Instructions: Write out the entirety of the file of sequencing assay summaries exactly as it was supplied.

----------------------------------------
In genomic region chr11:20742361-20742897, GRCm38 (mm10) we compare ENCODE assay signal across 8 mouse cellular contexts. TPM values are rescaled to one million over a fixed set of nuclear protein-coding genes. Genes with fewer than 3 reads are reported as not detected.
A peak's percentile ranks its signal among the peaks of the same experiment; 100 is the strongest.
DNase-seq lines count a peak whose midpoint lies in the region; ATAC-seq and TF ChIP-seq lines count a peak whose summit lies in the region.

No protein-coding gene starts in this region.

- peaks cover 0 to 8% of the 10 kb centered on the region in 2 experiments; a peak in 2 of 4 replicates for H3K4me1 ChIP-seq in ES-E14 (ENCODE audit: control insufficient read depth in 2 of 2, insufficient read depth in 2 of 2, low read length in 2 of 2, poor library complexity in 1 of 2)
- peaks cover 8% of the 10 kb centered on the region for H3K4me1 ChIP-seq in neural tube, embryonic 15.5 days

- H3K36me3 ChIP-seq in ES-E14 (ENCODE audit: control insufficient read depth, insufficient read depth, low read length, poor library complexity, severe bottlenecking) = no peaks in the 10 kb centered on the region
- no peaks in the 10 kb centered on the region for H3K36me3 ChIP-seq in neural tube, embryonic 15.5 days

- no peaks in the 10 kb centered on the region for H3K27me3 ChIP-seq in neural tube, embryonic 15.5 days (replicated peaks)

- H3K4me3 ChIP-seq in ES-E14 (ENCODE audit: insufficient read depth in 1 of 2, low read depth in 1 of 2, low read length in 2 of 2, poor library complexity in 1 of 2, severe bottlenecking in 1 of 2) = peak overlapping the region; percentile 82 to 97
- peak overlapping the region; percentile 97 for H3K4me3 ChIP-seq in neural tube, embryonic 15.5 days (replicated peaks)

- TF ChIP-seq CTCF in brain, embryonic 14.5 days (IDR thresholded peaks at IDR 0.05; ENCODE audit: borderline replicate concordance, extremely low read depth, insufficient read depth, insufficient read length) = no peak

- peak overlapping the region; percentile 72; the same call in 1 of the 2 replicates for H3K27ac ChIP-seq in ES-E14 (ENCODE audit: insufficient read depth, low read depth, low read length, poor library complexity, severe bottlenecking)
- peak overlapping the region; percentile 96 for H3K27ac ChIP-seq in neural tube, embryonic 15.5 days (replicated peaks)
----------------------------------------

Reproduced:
In genomic region chr11:20742361-20742897, GRCm38 (mm10) we compare ENCODE assay signal across 8 mouse cellular contexts. TPM values are rescaled to one million over a fixed set of nuclear protein-coding genes. Genes with fewer than 3 reads are reported as not detected.
A peak's percentile ranks its signal among the peaks of the same experiment; 100 is the strongest.
DNase-seq lines count a peak whose midpoint lies in the region; ATAC-seq and TF ChIP-seq lines count a peak whose summit lies in the region.

No protein-coding gene starts in this region.

- peaks cover 0 to 8% of the 10 kb centered on the region in 2 experiments; a peak in 2 of 4 replicates for H3K4me1 ChIP-seq in ES-E14 (ENCODE audit: control insufficient read depth in 2 of 2, insufficient read depth in 2 of 2, low read length in 2 of 2, poor library complexity in 1 of 2)
- peaks cover 8% of the 10 kb centered on the region for H3K4me1 ChIP-seq in neural tube, embryonic 15.5 days

- H3K36me3 ChIP-seq in ES-E14 (ENCODE audit: control insufficient read depth, insufficient read depth, low read length, poor library complexity, severe bottlenecking) = no peaks in the 10 kb centered on the region
- no peaks in the 10 kb centered on the region for H3K36me3 ChIP-seq in neural tube, embryonic 15.5 days

- no peaks in the 10 kb centered on the region for H3K27me3 ChIP-seq in neural tube, embryonic 15.5 days (replicated peaks)

- H3K4me3 ChIP-seq in ES-E14 (ENCODE audit: insufficient read depth in 1 of 2, low read depth in 1 of 2, low read length in 2 of 2, poor library complexity in 1 of 2, severe bottlenecking in 1 of 2) = peak overlapping the region; percentile 82 to 97
- peak overlapping the region; percentile 97 for H3K4me3 ChIP-seq in neural tube, embryonic 15.5 days (replicated peaks)

- TF ChIP-seq CTCF in brain, embryonic 14.5 days (IDR thresholded peaks at IDR 0.05; ENCODE audit: borderline replicate concordance, extremely low read depth, insufficient read depth, insufficient read length) = no peak

- peak overlapping the region; percentile 72; the same call in 1 of the 2 replicates for H3K27ac ChIP-seq in ES-E14 (ENCODE audit: insufficient read depth, low read depth, low read length, poor library complexity, severe bottlenecking)
- peak overlapping the region; percentile 96 for H3K27ac ChIP-seq in neural tube, embryonic 15.5 days (replicated peaks)